External Affairs Minister Sushma Swaraj will next month lead in commemorating the 125th anniversary of Mahatma Gandhi’s eviction from a train’s “whites-only” compartment, which inspired him to launch the Satyagraha movement against the British in South Africa and in India.
On the night of June 7, 1893, Mohandas Karamchand Gandhi, a young lawyer, was thrown off the train’s first class compartment at Pietermaritzburg station for refusing to give up his seat. The incident led him to develop his Satyagraha principles of peaceful resistance and mobilise people in South Africa and in India against the discriminatory rules of the British.
The two-day commemoration will commence with a dinner and address by Swaraj and other dignitaries to about 500 guests on June 6, Indian High Commissioner to South Africa, Ruchira Kamboj, said. The following day about 300 dignitaries, including leading South African politicians, will join Swaraj in a symbolic train ride from Pentrich station to Pietermaritzburg station.
For the event, train coaches and engine will be draped with khadi, a hand-woven fabric synonymous with Mahatma Gandhi, she said. Making an announcement about the event in Pietermaritzburg yesterday, Kamboj said khadi, which became the symbol of resistance by Gandhi against the British rule, would be specially imported from India for the occasion.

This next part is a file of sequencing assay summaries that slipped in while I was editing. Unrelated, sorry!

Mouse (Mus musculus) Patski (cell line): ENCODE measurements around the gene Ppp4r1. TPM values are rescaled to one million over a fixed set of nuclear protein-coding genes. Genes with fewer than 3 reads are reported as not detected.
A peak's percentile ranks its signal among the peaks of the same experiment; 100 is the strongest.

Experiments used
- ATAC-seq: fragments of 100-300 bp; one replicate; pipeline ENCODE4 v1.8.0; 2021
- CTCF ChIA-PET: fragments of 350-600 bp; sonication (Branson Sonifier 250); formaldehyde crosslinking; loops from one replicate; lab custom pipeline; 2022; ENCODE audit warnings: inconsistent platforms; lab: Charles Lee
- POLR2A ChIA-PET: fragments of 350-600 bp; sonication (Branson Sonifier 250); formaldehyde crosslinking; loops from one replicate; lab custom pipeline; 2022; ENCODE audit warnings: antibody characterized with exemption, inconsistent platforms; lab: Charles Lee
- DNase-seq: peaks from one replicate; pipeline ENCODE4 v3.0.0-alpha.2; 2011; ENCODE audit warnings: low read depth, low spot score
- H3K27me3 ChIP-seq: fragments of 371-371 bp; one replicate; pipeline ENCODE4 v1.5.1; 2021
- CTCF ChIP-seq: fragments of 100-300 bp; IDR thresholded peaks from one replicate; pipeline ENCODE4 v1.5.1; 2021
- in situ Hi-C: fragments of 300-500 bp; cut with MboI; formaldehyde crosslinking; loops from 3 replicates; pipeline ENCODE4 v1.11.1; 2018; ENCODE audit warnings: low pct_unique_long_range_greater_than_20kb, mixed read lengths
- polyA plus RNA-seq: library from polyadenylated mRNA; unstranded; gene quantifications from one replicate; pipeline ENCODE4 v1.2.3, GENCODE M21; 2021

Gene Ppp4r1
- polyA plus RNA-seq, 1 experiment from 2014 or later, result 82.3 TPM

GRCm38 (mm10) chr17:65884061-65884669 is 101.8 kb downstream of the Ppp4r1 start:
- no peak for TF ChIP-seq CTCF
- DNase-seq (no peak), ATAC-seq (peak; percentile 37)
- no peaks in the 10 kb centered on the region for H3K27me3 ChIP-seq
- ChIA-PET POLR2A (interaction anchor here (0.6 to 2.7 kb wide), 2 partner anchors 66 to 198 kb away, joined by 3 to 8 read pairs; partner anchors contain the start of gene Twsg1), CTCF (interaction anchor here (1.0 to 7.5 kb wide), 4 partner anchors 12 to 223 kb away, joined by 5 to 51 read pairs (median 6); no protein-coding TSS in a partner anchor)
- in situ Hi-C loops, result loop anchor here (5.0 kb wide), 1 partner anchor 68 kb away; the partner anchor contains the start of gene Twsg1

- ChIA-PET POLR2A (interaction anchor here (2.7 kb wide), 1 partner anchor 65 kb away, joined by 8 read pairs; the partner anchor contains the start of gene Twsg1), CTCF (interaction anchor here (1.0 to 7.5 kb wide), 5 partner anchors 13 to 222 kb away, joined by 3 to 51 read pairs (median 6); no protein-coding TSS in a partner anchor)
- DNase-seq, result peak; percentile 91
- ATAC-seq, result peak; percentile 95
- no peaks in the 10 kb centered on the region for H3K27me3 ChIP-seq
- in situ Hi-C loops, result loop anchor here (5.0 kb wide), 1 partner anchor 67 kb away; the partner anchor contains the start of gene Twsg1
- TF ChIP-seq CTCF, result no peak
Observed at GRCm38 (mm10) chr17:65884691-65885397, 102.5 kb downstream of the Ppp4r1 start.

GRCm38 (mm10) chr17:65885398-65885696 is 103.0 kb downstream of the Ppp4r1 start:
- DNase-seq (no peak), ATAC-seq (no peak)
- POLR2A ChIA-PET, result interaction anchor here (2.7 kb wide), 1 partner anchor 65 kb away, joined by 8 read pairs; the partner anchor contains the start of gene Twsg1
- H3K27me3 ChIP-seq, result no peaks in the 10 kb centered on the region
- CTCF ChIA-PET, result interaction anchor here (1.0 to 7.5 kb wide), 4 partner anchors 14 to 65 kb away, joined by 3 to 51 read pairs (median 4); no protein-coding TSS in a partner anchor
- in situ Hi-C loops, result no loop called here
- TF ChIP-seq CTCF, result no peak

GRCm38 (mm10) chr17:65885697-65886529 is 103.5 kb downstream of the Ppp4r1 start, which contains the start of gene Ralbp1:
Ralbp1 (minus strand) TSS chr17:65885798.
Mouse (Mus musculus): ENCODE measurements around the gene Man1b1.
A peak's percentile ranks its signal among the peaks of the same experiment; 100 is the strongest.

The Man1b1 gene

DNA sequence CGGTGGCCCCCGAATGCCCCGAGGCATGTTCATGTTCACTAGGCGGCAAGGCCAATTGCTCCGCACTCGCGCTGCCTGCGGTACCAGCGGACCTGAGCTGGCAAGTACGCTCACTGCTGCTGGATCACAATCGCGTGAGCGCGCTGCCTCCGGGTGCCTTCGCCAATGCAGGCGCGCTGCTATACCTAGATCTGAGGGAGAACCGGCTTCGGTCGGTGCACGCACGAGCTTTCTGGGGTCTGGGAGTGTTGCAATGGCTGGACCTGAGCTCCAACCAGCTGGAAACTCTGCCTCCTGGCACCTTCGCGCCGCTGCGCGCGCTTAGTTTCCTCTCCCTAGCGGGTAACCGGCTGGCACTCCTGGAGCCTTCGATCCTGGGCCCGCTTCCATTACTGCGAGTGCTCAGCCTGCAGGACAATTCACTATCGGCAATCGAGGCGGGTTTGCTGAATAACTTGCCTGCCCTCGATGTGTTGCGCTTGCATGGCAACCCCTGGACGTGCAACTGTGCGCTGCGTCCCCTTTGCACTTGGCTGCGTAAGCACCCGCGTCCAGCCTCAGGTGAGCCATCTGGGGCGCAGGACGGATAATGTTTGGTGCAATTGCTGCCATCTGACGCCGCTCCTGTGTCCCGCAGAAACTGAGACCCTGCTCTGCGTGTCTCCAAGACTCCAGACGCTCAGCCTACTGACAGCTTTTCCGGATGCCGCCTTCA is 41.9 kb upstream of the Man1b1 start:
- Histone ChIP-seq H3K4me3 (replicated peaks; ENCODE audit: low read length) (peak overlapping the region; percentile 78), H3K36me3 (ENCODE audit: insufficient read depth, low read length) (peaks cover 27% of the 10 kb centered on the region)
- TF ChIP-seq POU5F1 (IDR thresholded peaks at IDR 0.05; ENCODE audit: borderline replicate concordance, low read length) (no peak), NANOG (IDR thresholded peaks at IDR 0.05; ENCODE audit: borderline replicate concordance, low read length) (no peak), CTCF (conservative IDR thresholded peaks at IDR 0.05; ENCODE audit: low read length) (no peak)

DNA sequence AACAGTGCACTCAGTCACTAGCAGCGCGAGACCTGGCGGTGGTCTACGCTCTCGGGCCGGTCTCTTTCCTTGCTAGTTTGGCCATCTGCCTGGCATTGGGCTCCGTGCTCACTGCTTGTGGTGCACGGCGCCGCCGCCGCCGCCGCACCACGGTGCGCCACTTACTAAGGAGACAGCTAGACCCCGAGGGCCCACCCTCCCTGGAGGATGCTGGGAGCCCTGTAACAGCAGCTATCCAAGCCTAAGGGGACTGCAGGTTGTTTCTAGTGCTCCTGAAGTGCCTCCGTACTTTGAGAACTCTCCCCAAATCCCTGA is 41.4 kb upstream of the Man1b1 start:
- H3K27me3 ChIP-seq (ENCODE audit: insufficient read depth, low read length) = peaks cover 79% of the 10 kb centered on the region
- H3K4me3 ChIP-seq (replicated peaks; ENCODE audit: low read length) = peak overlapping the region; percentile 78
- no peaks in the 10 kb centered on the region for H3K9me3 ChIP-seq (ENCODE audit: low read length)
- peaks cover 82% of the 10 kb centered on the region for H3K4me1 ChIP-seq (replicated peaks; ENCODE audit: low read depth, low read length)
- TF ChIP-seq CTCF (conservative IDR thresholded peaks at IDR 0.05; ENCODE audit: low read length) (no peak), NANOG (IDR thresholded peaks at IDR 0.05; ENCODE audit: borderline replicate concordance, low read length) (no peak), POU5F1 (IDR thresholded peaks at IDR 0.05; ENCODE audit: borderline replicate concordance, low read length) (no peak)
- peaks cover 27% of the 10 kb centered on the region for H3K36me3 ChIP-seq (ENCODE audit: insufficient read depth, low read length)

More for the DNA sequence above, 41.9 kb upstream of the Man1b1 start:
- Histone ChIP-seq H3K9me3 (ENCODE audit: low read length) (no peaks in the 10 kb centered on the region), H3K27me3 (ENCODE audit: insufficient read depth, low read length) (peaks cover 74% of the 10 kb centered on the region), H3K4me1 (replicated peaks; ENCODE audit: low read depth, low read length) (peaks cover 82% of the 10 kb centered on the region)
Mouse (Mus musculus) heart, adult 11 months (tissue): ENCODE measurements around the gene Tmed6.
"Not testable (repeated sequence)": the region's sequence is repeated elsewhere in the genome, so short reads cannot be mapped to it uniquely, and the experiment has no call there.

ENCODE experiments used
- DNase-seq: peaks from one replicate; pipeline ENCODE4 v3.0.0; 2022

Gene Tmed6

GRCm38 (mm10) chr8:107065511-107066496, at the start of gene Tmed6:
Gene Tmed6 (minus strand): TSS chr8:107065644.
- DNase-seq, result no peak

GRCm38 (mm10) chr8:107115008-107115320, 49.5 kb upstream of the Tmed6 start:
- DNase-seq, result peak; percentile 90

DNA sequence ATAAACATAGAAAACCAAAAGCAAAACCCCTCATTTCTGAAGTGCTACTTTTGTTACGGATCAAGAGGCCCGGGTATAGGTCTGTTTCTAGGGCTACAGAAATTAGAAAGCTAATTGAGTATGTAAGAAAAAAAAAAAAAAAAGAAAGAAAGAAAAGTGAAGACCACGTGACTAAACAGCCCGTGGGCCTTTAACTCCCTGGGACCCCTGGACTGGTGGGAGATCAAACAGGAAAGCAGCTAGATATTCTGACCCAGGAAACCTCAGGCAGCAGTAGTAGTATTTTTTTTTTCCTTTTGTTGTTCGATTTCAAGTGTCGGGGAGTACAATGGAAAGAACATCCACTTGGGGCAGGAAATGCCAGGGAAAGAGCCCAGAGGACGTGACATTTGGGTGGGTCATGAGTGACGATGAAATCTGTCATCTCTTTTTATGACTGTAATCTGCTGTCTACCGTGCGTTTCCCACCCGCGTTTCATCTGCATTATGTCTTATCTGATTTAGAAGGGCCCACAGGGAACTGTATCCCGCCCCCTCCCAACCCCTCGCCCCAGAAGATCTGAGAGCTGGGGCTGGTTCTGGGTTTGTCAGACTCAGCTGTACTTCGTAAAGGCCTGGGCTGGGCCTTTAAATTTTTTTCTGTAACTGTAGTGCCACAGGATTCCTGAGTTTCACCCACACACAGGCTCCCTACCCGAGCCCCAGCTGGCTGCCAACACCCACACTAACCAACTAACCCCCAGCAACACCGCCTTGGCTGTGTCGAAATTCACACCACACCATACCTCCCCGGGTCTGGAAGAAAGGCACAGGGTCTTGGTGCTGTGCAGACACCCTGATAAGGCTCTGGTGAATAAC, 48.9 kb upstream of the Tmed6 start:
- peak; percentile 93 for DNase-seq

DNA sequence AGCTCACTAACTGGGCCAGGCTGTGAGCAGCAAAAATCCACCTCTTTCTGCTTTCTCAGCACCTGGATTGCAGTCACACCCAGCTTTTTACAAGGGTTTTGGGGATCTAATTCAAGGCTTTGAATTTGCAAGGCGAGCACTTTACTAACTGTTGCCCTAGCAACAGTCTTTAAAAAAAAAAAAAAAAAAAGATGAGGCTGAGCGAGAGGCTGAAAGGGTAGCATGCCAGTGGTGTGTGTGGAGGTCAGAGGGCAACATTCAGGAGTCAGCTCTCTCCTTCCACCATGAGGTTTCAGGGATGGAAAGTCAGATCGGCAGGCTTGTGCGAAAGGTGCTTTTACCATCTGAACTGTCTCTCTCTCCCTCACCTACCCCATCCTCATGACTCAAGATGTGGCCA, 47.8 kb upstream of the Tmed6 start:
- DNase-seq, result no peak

The event – the vision of Prime Minister Narendra Modi – would bind South Africa and India‚ which shared the legacy of Gandhi. “125 years ago Mahatma Gandhi‚ who was as much South African as he was Indian, was removed from a first-class rail compartment and from there began a new journey that was to transform India and indeed the entire world,” Kamboj said, reminding the influence Gandhi had on other great leaders like Nelson Mandela and Martin Luther King.
She said the 125th commemoration was a precursor to Gandhi’s 150th birth anniversary, for which year-long celebrations were being planned in India from October 2. She also said the event would be broadcast live in both India and South Africa by countries national public broadcasters, the Doordarshan and the South African Broadcasting Corporation.
Apart from these, the incident of Gandhi being thrown off the train on a cold winter evening would be re-enacted, and his a two-sided bust would be installed on the station platform. “One side of the bust will feature Mahatma Gandhi as a lawyer in the Western attire he wore when he came to South Africa, while the other side will show Mahatma Gandhi in his Indian dress in which he left South Africa after 21 years, returning to transform India‚” Kamboj said.
An interactive digital museum, sponsored by the Indian government, will also be launched at the station on the day, she added.